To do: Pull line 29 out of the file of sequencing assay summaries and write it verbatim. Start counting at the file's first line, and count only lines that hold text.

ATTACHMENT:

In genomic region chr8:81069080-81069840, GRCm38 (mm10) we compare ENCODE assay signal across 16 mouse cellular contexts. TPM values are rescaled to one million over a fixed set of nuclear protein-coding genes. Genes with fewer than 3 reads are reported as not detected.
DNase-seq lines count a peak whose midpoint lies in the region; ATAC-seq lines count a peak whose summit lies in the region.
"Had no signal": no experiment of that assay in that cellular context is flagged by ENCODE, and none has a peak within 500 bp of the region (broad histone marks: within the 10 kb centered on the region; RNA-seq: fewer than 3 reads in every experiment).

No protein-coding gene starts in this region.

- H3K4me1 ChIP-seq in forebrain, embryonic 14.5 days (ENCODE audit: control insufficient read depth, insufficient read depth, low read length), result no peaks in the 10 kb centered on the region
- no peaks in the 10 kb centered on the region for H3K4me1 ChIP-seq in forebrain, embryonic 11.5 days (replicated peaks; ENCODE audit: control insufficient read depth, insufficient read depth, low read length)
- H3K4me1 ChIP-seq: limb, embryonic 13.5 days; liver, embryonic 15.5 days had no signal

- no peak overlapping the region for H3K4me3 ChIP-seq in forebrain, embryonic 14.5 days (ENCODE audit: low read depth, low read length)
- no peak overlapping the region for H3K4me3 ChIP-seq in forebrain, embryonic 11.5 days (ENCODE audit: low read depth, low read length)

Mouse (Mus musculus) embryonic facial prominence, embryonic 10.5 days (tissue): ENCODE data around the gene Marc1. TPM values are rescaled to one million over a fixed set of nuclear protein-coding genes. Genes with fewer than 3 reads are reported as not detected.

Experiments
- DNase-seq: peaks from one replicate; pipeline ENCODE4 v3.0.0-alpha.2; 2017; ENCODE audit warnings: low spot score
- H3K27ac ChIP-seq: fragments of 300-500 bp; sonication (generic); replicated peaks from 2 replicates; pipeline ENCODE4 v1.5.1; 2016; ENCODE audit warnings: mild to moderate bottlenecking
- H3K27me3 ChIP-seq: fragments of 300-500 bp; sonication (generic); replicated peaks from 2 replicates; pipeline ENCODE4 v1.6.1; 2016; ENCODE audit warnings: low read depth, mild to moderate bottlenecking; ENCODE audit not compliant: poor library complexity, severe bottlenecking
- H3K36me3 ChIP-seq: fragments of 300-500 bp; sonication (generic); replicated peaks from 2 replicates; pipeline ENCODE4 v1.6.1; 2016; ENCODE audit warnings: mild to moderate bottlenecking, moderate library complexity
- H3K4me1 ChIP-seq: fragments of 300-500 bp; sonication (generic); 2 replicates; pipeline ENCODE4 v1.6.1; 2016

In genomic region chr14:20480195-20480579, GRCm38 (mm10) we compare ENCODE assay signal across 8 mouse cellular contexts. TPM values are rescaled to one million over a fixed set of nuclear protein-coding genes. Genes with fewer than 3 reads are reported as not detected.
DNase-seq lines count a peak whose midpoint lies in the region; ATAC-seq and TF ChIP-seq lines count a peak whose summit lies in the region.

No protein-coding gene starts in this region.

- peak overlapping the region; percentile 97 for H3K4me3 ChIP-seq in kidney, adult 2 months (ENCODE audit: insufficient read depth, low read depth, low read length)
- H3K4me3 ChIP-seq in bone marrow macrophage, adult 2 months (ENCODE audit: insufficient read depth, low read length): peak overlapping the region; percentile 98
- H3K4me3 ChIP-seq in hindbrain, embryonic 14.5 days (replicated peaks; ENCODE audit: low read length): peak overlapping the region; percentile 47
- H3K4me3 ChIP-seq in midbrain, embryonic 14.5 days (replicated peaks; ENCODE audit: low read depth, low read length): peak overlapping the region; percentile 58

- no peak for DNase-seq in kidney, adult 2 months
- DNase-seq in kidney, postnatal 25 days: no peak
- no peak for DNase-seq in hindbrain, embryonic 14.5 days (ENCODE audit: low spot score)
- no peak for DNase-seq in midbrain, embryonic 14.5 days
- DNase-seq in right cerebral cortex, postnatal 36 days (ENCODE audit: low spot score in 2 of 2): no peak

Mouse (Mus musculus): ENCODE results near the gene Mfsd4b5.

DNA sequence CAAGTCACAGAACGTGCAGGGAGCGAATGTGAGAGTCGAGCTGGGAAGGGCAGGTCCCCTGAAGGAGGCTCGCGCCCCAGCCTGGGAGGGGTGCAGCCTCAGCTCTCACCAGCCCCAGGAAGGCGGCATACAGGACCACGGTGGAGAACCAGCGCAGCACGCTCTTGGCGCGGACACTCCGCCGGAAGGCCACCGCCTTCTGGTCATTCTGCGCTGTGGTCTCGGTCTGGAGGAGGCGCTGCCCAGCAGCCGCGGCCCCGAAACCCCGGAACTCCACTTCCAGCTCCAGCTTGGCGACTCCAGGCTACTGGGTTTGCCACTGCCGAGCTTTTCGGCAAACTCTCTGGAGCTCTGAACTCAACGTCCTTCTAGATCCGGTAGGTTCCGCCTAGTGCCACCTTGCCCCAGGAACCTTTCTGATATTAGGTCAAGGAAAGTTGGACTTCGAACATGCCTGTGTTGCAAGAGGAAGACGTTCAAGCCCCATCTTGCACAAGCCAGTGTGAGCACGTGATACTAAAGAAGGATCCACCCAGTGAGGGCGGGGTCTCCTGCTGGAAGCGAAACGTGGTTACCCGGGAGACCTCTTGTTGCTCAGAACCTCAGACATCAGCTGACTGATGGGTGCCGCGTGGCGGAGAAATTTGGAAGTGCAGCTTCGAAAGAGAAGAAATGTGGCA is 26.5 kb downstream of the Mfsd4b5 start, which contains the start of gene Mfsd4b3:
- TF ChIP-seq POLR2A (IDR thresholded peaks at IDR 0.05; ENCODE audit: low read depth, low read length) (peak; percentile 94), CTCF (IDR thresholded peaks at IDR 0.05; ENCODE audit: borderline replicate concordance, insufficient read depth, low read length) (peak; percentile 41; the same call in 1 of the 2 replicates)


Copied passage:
Mouse (Mus musculus): ENCODE results near the gene Mfsd4b5.